One of the few issues of digital assets over time, and one of the primary obstacles for regulators, has been correctly identifying the nature or the type of each one. After all, different categories should not be considered the same under the law.
Recently, the United States Commodity Futures Trading Commission (US CFTC) made it public, through its chairman; said commission thinks Ether (ETH) should be considered a commodity, and that ETH futures trading is coming to fruition.
Per a report from Yahoo Finance, Heath Tarbert said so at the All Markets Summit that took place on October 10th. Tarbert recently substituted J. Christopher Giancarlo, back in July, as the US CFTC chairman.
Bitcoin Was already Covered
The development is news worthy because by now, everyone was clear about the CFTC’s stance towards Bitcoin (an asset that is also considered a commodity by the organization) but there was not any public announcements regarding Ether up to this point. It is the first time that the institution has offered his vision on the asset, which happens to be the biggest altcoin judging by market cap.
Tarbert observed that “we’ve been very clear on bitcoin: bitcoin is a commodity. We haven’t said anything about ether—until now […] It is my view as chairman of the CFTC that ether is a commodity.” Short, concise, but very clear words about a relevant authority.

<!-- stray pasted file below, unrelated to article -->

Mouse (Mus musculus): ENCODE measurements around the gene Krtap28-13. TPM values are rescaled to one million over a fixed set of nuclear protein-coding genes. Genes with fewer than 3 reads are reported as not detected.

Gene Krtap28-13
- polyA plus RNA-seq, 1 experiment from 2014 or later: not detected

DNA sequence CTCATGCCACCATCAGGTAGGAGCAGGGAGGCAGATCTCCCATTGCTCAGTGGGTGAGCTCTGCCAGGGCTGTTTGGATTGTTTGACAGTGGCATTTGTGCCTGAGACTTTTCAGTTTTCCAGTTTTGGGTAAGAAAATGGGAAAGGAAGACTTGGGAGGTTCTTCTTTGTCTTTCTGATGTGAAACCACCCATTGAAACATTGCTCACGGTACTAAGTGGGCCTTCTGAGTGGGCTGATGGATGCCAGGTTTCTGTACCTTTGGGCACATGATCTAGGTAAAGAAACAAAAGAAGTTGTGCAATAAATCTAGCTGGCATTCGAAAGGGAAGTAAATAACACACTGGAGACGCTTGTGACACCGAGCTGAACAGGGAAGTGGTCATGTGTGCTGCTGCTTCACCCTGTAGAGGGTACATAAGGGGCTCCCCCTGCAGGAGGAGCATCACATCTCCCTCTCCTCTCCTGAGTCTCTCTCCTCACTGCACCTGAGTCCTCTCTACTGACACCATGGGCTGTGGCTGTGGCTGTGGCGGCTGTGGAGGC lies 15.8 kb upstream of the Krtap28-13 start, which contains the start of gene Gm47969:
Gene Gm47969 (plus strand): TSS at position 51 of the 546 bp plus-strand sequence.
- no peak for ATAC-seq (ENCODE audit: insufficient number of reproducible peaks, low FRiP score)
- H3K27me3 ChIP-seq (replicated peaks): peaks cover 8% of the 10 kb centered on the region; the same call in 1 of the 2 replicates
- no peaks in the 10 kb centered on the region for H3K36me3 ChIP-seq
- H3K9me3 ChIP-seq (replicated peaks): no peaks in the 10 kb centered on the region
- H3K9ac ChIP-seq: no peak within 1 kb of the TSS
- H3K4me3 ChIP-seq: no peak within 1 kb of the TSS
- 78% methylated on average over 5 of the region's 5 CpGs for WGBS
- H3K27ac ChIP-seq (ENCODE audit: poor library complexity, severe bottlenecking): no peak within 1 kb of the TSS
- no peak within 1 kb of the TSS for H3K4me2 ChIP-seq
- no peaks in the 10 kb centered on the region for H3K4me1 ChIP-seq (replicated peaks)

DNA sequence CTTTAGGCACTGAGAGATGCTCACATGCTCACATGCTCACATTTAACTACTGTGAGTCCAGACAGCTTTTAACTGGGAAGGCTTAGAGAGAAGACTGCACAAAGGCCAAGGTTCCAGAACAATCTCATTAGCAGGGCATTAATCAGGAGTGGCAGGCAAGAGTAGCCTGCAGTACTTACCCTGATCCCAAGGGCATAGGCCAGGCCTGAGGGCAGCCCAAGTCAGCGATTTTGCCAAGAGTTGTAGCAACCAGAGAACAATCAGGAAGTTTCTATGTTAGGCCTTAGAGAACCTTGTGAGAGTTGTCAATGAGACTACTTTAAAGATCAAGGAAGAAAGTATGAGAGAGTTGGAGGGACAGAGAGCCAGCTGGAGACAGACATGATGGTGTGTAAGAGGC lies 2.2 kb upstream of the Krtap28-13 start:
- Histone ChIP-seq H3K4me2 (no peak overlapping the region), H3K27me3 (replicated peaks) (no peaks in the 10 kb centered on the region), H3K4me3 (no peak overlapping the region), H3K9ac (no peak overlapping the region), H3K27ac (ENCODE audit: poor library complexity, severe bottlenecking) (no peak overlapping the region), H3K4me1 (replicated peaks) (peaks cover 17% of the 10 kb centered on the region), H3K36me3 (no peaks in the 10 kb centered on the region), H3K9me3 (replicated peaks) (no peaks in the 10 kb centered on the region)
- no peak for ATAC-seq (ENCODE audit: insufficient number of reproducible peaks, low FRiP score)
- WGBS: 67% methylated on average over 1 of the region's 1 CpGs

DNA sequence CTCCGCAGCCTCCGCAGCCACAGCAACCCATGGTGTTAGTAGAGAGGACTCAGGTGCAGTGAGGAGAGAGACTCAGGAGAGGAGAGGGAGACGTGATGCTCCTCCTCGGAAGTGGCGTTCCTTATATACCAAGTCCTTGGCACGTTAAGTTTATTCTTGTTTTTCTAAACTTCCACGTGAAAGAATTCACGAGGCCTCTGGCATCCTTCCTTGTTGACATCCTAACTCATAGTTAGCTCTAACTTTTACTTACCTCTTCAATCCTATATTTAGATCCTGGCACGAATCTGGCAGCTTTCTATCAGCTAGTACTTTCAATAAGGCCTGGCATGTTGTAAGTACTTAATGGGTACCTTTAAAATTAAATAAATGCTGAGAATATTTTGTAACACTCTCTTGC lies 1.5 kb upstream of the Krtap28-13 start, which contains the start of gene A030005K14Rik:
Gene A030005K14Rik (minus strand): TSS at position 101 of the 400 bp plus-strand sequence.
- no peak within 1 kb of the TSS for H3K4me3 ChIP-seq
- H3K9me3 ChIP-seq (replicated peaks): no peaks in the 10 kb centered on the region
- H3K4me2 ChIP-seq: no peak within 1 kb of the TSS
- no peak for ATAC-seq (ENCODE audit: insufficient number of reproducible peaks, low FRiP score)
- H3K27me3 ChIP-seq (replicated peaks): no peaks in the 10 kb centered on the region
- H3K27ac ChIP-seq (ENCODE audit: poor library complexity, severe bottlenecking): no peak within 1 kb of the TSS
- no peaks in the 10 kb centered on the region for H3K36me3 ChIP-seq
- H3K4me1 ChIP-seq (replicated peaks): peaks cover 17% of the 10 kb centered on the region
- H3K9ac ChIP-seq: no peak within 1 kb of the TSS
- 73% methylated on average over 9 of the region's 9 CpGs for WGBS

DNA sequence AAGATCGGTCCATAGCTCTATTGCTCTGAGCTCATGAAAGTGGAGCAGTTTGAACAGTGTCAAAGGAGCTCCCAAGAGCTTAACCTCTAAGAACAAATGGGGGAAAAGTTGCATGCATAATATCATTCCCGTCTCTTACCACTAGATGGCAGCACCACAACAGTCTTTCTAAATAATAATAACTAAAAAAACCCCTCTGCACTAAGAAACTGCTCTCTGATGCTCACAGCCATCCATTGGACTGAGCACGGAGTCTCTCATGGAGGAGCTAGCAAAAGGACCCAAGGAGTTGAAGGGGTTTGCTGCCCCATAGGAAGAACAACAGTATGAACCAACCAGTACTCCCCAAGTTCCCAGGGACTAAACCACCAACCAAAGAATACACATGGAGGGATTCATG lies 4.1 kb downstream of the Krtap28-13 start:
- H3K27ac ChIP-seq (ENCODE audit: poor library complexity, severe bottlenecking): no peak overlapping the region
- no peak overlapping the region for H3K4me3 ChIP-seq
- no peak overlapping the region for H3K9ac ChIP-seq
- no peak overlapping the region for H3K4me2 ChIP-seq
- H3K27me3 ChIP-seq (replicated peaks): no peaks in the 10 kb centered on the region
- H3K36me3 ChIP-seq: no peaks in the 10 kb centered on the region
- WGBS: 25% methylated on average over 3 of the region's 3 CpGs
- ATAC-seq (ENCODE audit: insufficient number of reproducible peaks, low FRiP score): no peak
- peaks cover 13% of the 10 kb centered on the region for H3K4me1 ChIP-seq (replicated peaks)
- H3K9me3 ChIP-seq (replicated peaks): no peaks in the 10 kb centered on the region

That leaves the industry with a clearer landscape regarding the two most prominent cryptocurrencies and their treatment by the CFTC. However, many investors and specialists are wondering how should they view other similar assets?
What about the Rest of Altcoins?
The report by Yahoo Finance offers some answer regarding that. Tarbert, quoted by the site, concedes that there are uncertainties about the status of most altcoins. He said that as long as they are similar assets than Bitcoin and Ethereum, they should be treated like those two.
Going with a more in-depth analysis, Tarbert stated that forked crypto assets, those that were born after a split from the original underlying blockchain (Bitcoin Cash, or BCH, and Ethereum Classic, or ETC, are two prime examples) need to be addressed in a similar way as the original one.
The Status of Forked Coins
However, that is not the end of the analysis and the hypothetical cases. For example, Tarbert observed that the status of a forked asset may change if the fork itself “raises some securities law issues under that classic Howey Test.”
Tarbert expressed that “it stands to reason that similarly assets should be treated similarly. If the underlying asset, the original digital asset, hasn’t been determined to be a security and is therefore a commodity, most likely the forked asset will be the same.”
The CFTC, back in December, revealed its objective of releasing a Request for Information with the intention of acquiring public comments and further guidance regarding the Ethereum blockchain. The main goal was to correctly identify the characteristics, similarities, and differences between Ether and Bitcoin.
By Andres Chavez